Switzerland Just Caused An International Incident Over Golf Balls

The banner in the house of the Swiss ambassador to Venezuela about balls accidentally thrown into the property was taken way too seriously.

A banner placed in front of the Swiss Ambassador to Venezuela's house is the cause of what may be the highest-profile tiff over golf balls in diplomatic history.

Can stray #golf balls cause a war between Switzerland and Venezuela? http://t.co/EpBSlWFT0F

"Dear golfer: According to the Vienna Convention on Diplomatic Relations, this residency is Swiss territory," the sign declares.

The Swiss ambassador's house is next to the posh Caracas Country Club in one of the wealthiest areas of the city. And it's golf course has become something of a nuisance to the Swiss diplomat.

Suiza: Pelotas de golf desviadas en Venezuela violan Convención de Viena http://t.co/jSSHcKxHiI #nacionalEC

"Throwing balls into this residency is a DANGER to any person who is in Swiss territory and a VIOLATION to the Convention of Vienna," the sign continues. "If a golf ball hurts or kills anyone on Swiss soil, it will be the sole responsibility of the player and the Golf Federation."

Although Swiss Ambassador Sabine Ulmann declined to comment to Reuters, Venezuela's Golf Association took the issue really seriously.

In a statement published by the Golf Federation, the organization said it is "astonished" by the sign.

Whoever wrote that banner has not checked the Vienna Convention properly because [the convention] does not say that diplomatic foreign houses are indeed Swiss territory, but what [Vienna's convention] states is that these houses shouldn't be violated and that they should be protected by the welcoming state.

Although the tone of the banner does not make clear whether it's a joke, the Caracas Country Club's statement gave five reasons why golfers had nothing to do with hurting diplomatic relations.

@moisesnaim @efectonaim colocarlo en Genialidades Memorables cartel colocado Embajadora Suiza en Caracas Country Club

1. The Caracas Country Club was there before the Swiss ambassador’s house.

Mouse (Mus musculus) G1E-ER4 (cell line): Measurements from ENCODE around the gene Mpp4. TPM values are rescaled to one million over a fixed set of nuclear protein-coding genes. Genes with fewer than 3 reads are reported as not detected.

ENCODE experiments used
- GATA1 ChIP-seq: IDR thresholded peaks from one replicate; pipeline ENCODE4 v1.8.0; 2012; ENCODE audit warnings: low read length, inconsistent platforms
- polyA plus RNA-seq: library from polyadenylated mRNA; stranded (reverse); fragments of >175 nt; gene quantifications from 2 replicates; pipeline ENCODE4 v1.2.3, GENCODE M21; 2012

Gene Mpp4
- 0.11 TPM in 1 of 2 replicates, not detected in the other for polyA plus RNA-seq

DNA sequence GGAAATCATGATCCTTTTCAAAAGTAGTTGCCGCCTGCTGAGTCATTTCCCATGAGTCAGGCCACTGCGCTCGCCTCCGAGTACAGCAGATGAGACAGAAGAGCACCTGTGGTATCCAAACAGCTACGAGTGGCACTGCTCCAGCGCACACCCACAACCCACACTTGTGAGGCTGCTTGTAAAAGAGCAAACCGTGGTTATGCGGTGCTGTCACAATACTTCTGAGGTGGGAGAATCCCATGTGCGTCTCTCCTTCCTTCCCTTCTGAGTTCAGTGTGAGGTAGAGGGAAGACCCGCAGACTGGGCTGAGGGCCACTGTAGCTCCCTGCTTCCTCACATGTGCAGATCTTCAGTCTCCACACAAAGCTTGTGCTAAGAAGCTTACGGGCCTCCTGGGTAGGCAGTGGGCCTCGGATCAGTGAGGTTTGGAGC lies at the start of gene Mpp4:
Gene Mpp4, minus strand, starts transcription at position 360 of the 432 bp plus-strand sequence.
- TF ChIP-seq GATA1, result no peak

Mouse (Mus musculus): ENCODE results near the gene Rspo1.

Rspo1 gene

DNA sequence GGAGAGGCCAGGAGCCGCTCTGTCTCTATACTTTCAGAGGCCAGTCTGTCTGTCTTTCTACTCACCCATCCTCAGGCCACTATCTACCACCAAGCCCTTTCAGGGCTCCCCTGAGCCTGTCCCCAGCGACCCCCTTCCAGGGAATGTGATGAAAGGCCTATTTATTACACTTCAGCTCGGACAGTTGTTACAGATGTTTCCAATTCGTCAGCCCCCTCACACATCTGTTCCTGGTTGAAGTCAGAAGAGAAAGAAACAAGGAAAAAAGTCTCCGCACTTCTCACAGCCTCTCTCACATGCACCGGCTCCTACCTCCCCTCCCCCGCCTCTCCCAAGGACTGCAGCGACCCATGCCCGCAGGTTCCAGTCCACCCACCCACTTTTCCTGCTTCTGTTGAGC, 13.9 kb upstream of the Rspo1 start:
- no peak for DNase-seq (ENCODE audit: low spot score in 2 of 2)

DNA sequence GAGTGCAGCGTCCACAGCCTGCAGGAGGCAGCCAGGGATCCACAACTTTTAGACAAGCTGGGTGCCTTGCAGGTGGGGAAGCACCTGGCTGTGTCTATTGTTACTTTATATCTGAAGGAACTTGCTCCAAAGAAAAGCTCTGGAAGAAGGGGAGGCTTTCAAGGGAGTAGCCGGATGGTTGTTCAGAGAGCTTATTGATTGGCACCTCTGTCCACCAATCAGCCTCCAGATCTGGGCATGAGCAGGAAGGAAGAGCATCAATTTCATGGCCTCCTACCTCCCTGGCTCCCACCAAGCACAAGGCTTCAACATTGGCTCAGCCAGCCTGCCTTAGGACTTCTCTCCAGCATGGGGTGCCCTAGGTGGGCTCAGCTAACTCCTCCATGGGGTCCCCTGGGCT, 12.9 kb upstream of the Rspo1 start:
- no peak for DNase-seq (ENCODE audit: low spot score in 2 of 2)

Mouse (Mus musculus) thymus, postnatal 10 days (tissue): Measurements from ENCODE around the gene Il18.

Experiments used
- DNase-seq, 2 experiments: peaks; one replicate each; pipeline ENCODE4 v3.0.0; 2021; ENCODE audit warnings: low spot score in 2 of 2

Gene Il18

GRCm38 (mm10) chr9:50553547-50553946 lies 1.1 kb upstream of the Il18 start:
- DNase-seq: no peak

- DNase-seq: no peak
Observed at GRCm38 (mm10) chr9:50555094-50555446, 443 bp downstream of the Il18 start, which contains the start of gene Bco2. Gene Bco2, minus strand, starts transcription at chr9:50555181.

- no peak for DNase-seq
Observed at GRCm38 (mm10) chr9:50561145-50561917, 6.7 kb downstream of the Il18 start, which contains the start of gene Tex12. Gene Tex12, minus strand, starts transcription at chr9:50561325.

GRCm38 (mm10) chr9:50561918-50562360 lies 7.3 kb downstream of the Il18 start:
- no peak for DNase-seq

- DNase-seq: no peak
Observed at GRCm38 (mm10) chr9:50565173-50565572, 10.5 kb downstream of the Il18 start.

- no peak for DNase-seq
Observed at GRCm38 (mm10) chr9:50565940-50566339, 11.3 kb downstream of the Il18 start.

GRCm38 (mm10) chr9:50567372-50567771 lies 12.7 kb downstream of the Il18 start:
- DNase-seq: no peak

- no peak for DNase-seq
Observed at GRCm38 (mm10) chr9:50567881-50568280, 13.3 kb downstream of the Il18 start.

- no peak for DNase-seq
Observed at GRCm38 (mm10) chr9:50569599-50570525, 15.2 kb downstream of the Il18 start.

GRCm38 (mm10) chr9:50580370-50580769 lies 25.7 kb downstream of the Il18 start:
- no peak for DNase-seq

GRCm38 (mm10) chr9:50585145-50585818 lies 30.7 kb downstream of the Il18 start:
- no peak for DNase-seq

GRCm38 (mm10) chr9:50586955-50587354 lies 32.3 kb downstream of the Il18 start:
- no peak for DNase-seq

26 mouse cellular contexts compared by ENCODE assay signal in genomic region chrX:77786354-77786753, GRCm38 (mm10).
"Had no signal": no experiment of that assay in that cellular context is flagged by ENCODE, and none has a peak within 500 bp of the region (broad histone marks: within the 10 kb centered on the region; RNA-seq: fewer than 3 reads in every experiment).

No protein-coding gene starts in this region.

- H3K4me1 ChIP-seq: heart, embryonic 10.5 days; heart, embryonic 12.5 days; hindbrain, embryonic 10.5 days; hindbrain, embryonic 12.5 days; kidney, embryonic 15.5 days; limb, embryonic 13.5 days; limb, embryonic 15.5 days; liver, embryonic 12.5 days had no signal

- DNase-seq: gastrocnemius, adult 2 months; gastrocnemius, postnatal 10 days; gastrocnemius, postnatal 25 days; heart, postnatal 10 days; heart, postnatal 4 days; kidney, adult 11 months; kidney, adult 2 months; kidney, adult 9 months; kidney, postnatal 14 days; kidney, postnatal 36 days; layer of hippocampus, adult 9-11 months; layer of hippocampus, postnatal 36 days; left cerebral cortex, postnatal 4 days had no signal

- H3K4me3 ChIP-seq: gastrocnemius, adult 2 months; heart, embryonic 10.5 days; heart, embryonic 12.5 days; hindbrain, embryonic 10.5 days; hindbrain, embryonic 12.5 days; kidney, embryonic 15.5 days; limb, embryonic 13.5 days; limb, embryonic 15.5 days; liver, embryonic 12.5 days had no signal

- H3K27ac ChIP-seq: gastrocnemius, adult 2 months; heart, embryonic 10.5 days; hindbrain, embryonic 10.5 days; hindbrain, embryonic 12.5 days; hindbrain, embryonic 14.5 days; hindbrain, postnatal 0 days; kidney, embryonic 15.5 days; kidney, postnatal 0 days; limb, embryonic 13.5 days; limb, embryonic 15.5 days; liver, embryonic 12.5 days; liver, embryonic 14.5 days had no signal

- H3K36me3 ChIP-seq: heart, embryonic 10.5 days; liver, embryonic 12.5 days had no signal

"The Swiss government knew that [the house] was next to a golf field so there are minor sport accidents risks that weren’t properly addressed as a danger so [the Swiss government] voluntarily took the risks."

2. Golfers have a third-party insurance

So no worries, the Swiss are potentially covered if anything happens.

3. Golfers do not mean to hurt anyone

"Nobody sane would think that golfers would intentionally hit the ball to cause damage… their aiming skills can’t be that good."

4. Why is Switzerland reacting like this if they also play golf?

"We are surprised by this exaggerated reaction since golf is played in Switzerland and has been the home of many championships, including the World Cup of amateur golf."

5. It also happens to other diplomats

There are other diplomatic missions nearby.

"We would like to suggest — for Switzerland to preserve the high prestige the country has internationally — to remove as soon as possible the disconcerting banner we are talking about," the Caracas Country Club asks.

On Twitter, Venezuelans are referring to this episode as a "diplomatic war" between Switzerland and Venezuela.

¿Estamos tontos o que? El golf crea un incidente diplomático entre Suiza y Venezuela - Madridiario http://t.co/oIMgNM4hfA

Are we fools or what? Golf creates a diplomatic incident between Switzerland and Venezuela.

"Glad our international conventions are being exercised for the good," someone commented on Facebook.

"Golf balls generate problems between Switzerland and Venezuela."

Pelotas de golf genera problema entre Suiza y Venezuela - Diario Correo http://t.co/K6LUXjugSf

Some even talked about the "golf war." (We aren't sure if they meant for it to be a pun on "Gulf War," but we appreciate it nonetheless.)

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"Golf war" between Switzerland and Caracas Country Club: curious incident between the Swiss ambassador in...

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